John Gibson, gutsy anchor of Fox News’ “The Big Story,” is to be commended for titling his latest book The War on Christmas, for as Gibson shows, the attempt by certain groups to prohibit Christmas displays is not simply an academic difference on how to interpret the Establishment Clause but a desire, by anti-Christians, to stamp out of society any reference to Christmas. To wit, proscribing the innocuous greeting “Merry Christmas!” or placing the word Christmas over December 25 in the school calendar.
Gibson’s book chronicles schools from Eugene, Ore., to Maplewood, N.J., that have not simply forbidden singing carols but even the reading of Dickens’ literary classic A Christmas Carol. Gibson illustrates that often these decisions are made not by secularists but by school officials warned by the ACLU that it will bring the school and its officials to court unless all seasonal Christmas symbols are expunged from the premises.
The schools cave because they don’t have the money for a lawsuit, and they know the ACLU has abundant funds and pro bono lawyers eager to secularize the schools.
Worse, knowing that the schools are financially incapable of fighting them, the ACLU calls unconstitutional that which the Supreme Court has ruled constitutional, e.g., the display of a Christmas tree as opposed to a crèche. Nonetheless, schools capitulate and forfeit their constitutional rights out of financial inability to mount a defense no matter that the law is on their side.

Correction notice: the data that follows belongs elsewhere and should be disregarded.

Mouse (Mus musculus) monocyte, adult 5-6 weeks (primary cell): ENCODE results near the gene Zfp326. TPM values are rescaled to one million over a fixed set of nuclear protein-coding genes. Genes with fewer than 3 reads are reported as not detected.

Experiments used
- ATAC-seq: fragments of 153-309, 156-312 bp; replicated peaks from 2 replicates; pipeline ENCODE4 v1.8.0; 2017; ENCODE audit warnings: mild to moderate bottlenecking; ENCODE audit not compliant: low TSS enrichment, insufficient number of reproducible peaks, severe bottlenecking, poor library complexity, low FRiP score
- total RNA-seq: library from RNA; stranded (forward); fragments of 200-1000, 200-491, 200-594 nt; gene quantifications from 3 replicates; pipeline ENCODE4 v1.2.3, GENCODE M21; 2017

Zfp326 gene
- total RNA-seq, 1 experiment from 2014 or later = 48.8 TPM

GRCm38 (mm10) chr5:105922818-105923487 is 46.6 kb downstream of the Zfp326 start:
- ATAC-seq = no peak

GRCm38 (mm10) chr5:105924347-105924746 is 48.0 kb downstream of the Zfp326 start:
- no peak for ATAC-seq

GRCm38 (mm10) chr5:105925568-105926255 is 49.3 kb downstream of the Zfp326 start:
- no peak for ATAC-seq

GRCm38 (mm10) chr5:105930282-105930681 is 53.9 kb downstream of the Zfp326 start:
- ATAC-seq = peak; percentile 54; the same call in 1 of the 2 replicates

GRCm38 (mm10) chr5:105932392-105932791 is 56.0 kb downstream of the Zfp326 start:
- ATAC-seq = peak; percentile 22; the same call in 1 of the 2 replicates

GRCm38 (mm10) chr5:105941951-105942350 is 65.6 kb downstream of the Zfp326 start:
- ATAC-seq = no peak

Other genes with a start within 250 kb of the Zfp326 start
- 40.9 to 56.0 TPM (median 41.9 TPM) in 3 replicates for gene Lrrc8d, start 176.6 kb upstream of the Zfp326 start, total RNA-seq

In effect, the ACLU is interpreting our laws regarding the 1st Amendment—not the judges. As Gibson writes: “In fact, the tactics and strategy of the ACLU in its war on Christmas are the very definition of bullying.”
Where is this war being fought? One might think it is restricted to liberal bastions such as Chicago, Boston, San Francisco and Los Angeles. But as Gibson points out: “As you read these pages, Christianity is under attack in bright red states such as Oklahoma, Georgia, Texas, and Indiana.” It appears ACLUniks can bring districts to court even though they don’t live there nor have children who attend and can claim being “offended.”
How far are liberals willing to go? Again, Gibson: “It’s worse than you think. Liberals’ attacks now focus on symbols regarded by most Americans as secular, the colors red and green.”
Some schools and offices simply remove any traditional seasonal sign of Christianity out of a desire not to “offend” non-Christians. Yet Kwanzaa signs, menorahs, and Islamic symbols are placed without regard to how Christians may feel. The upshot: Our country’s 85% Christians are asked to erase their heritage, while the remaining 14% exercise a “tyranny of the minority.” The message: In America, Christianity must take second place to Islam, Africa and Judaism.
The book recounts how Indiana University Law School removed its Christmas tree at the insistence of one radically left professor, Florence Roisman. She lamented that “a Christmas tree makes her feel less welcome, less valued, that we are allowed to be present by sufferance only.” Sounds to me like ethnic insecurity and stinginess.
In his daily “My Word” segment, Gibson is pithy, personal, engaged, not politically correct, truthful and courageous. But, in this book, I did not hear his “voice” and usual passion.
John Gibson reveals how in every village square in America, the ACLU has turned a period of joy into a season of battle. Many believe its agenda goes beyond Christmas to the evisceration of American culture, using multiculturalism to elevate other cultures while minimizing and denigrating the American culture and ethos. But, as Gibson recounts, a new generation of lawyers has arisen who have begun to fight and challenge the ACLU hegemony.